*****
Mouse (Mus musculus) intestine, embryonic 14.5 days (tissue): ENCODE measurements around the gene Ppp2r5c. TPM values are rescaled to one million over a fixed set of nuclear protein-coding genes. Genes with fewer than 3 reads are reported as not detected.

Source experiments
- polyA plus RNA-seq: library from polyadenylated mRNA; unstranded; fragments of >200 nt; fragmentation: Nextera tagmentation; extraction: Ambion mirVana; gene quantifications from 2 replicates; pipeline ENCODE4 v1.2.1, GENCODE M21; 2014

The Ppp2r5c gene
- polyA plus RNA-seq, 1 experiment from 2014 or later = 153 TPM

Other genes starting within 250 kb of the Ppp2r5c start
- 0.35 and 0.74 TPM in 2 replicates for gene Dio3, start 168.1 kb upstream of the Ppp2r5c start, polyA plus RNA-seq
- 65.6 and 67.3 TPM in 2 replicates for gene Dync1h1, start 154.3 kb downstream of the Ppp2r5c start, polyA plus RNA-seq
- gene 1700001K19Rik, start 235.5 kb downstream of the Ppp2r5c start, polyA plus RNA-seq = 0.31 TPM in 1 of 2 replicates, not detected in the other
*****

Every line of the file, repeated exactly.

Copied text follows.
Mouse (Mus musculus) intestine, embryonic 14.5 days (tissue): ENCODE measurements around the gene Ppp2r5c. TPM values are rescaled to one million over a fixed set of nuclear protein-coding genes. Genes with fewer than 3 reads are reported as not detected.

Source experiments
- polyA plus RNA-seq: library from polyadenylated mRNA; unstranded; fragments of >200 nt; fragmentation: Nextera tagmentation; extraction: Ambion mirVana; gene quantifications from 2 replicates; pipeline ENCODE4 v1.2.1, GENCODE M21; 2014

The Ppp2r5c gene
- polyA plus RNA-seq, 1 experiment from 2014 or later = 153 TPM

Other genes starting within 250 kb of the Ppp2r5c start
- 0.35 and 0.74 TPM in 2 replicates for gene Dio3, start 168.1 kb upstream of the Ppp2r5c start, polyA plus RNA-seq
- 65.6 and 67.3 TPM in 2 replicates for gene Dync1h1, start 154.3 kb downstream of the Ppp2r5c start, polyA plus RNA-seq
- gene 1700001K19Rik, start 235.5 kb downstream of the Ppp2r5c start, polyA plus RNA-seq = 0.31 TPM in 1 of 2 replicates, not detected in the other